Branson, Missourie
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Roy and June Rogers

by Tim McDonald

BRANSON, MO – I'm sitting here in a place I thought no one would ever catch me in: the small, dark "Happy Trails Theater" in Branson, Missouri listening to Roy Rogers Jr. and his band sing songs from the Sons of the Pioneers.

Stranger yet, I'm enjoying the heck out of it.

How can this be? Isn't this where my parents and their old-fogey friends used to go, in their old-folks RVs, listening to corny country jokes and eating giant stacks of pancakes?

This is one of the beautiful mysteries of travel, finding yourself in a strange but familiar place getting pleasure where you least expect it.

As I listen to "Dusty" Rogers and his band croon songs from a nearly forgotten era – some of which seep through fuzzy memories from old, black-and-white TV shows – I clearly remember years ago sneering with hip condescension when my parents announced they were going to Branson with friends.

And now. Here I am.

There's something to be said for just sitting back and letting those old songs wash over you. No social messages, no profound philosophical observations. Just simple lyrics from a simpler time, sung well and with feeling. It brings back your childhood, especially if you're from the South as I am, sitting on the front porch after supper with the older folks singing those old-time tunes. If you were lucky, you had an uncle who was a banjo picker.

Yes, Branson can be corny. That's what they mean when they say "good, clean fun." For example:

"City fella with a duck on his head walks into a country doctor's office.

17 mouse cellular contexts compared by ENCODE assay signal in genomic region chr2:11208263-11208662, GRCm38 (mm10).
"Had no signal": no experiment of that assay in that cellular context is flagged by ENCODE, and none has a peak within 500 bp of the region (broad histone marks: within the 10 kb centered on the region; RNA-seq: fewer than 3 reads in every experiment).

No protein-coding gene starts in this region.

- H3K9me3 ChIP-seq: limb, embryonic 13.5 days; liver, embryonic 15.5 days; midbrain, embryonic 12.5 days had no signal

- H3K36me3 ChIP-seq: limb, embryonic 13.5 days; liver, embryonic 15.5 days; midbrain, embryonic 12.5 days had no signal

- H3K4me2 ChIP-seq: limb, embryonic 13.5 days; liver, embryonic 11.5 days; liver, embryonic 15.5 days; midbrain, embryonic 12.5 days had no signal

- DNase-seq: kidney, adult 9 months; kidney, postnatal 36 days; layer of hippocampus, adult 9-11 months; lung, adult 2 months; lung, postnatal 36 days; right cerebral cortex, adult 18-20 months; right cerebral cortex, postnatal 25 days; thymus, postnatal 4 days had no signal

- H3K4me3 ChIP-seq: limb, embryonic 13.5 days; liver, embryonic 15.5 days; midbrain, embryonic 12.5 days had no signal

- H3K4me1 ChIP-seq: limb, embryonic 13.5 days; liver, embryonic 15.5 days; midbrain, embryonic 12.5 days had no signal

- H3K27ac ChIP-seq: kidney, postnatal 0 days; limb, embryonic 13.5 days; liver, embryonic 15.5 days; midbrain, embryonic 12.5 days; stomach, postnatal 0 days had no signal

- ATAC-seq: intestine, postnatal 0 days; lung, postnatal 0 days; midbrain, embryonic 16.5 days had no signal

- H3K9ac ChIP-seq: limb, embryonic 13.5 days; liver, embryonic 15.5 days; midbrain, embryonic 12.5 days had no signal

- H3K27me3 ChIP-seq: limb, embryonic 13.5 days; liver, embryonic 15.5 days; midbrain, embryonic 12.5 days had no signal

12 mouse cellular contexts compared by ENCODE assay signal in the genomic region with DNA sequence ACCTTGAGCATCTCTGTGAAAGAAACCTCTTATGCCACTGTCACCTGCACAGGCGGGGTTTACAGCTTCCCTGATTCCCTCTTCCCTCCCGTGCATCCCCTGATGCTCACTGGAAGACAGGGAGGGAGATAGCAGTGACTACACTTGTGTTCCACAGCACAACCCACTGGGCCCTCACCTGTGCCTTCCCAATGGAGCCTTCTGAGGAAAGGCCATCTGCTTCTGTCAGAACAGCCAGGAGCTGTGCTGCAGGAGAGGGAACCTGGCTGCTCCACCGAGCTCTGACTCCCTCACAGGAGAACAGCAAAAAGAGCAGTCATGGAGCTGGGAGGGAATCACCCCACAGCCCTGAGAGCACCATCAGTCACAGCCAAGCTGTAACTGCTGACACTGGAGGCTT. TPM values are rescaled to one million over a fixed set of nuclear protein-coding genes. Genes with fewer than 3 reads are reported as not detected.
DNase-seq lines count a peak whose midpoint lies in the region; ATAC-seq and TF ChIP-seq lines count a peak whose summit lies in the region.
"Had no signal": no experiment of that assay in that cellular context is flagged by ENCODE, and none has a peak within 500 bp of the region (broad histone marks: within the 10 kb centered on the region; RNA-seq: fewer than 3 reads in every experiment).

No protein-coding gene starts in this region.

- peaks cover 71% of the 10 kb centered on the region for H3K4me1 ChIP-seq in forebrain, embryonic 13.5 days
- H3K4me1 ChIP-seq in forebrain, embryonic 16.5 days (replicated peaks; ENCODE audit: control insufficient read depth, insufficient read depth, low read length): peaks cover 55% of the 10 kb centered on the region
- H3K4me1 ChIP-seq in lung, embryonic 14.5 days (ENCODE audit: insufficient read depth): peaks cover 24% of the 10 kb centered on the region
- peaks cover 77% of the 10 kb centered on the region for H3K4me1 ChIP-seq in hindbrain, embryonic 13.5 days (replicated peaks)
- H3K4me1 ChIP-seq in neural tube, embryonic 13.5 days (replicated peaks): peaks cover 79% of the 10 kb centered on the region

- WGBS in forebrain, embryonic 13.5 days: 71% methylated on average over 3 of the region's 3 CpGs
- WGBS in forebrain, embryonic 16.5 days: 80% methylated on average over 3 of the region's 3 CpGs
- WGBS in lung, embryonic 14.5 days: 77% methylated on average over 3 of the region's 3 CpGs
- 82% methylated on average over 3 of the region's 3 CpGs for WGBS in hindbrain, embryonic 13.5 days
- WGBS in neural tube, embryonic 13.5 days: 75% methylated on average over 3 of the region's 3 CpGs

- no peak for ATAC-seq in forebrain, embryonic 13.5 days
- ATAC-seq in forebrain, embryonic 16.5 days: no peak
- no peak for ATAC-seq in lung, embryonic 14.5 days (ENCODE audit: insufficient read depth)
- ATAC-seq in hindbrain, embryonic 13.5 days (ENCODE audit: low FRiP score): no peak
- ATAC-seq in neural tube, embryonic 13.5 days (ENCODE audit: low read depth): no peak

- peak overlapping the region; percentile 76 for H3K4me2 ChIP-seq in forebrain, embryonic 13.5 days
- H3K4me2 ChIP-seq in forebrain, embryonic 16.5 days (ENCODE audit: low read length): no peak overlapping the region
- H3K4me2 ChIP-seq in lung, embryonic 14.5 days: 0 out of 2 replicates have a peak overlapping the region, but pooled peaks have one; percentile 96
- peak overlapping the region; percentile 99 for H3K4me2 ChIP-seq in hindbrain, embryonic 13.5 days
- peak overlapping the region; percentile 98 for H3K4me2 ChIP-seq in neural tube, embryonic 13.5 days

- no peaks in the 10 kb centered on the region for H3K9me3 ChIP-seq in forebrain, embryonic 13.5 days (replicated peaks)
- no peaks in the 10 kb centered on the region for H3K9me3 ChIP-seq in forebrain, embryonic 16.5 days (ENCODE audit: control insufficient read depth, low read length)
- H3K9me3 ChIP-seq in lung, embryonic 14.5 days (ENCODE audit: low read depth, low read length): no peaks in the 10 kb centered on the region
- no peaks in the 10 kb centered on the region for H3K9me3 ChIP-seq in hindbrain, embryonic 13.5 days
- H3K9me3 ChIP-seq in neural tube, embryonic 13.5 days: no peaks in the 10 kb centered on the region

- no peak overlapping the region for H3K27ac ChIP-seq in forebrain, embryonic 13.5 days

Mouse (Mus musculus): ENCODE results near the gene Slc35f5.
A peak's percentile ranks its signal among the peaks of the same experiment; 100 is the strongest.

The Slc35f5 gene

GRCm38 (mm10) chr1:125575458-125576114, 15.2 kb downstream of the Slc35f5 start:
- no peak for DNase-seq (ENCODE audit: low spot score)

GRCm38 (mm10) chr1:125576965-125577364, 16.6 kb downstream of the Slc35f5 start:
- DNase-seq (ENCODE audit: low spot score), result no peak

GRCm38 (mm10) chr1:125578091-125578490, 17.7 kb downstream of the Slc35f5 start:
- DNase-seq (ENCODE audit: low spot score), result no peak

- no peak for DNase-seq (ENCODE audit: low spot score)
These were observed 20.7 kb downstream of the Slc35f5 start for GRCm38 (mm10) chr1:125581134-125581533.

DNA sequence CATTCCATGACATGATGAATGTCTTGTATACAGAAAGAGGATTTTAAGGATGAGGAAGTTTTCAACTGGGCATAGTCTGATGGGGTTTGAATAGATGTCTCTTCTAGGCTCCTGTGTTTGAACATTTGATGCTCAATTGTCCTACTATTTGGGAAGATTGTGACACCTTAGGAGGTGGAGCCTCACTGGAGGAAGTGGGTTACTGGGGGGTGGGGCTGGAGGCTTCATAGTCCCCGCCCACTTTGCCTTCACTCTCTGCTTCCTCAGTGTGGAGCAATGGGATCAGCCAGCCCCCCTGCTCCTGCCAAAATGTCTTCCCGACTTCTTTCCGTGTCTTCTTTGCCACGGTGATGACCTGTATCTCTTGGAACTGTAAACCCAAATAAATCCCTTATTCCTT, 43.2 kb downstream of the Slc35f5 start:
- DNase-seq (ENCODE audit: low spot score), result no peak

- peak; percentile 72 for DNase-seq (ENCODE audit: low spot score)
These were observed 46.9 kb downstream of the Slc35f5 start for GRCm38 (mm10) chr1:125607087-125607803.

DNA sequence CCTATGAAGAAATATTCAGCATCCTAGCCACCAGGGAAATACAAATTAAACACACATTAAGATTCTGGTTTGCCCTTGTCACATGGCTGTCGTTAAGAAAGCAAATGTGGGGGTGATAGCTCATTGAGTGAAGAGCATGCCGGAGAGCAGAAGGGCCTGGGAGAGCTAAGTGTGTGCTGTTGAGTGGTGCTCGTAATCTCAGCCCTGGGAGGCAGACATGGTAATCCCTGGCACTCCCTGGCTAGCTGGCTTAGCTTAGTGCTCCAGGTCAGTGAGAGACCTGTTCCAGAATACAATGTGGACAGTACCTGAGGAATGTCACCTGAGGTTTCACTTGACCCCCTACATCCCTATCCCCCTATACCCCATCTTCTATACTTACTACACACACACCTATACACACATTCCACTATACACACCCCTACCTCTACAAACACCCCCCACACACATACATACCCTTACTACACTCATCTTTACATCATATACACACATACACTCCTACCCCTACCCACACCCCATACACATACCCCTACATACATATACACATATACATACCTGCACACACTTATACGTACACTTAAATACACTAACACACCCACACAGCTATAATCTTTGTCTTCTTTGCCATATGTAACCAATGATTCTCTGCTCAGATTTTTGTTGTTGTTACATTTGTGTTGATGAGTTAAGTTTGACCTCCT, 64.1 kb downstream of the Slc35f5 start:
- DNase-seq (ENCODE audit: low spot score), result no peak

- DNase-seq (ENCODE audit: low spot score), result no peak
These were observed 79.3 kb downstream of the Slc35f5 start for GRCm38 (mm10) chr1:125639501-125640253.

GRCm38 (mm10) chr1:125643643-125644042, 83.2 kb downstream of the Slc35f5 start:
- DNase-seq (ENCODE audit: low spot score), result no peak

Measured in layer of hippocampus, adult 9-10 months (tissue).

"What can I do fer ya, young fella?" the doctor says.

"You can remove this wart from my backside," the duck says.

I've heard more than a few jokes like this so far – I've already surpassed my year's quota of cringes – but I smile anyway, partly to be friendly, partly because – admit it – some of them are pretty funny. And the people here are so darn friendly! You would think as wildly popular as Branson has become through the years, a certain amount of cynicism and even downright hostility would have set in. Anybody who's vacationed certain places in the Caribbean recently will know what I mean.

But, cynicism is harder to find in Branson than foie gras.  

The place is so thoroughly down-home American the place could almost be classified as exotic. But, what I like about it is it also has a slightly bizarre aspect to it, I'm thinking as I drive down Highway 76, better known as "The Strip."

I mean, really -- Charo? Chinese acrobats? Japanese theater?

The place has 50 theatres and 100 shows and productions, from the Circle B Chuckwagon Theater to the Dixie Stampede to the New Shanghai Circus Theater

Oh yeah, don't forget Yakov Smirnoff.

Hey, even mountain people in the Ozarks like to be exposed to the wider world.

Still, the congestion of the Strip will make some people want to get out in the fresh air of the Ozarks, at least for a day or two, which is what I do after a few days. The area has three good fishing lakes, and I choose Lake Taneycomo for its rainbow and brown trout.

For good measure, I throw in a round of golf at Branson Creek, one of the best, if not the best, golf courses in Missouri. The course meanders around the high plateau that spreads out over the southern part of the state, with dazzling holes that play along the rocky ridges and then plunge down into scenic, green valleys.

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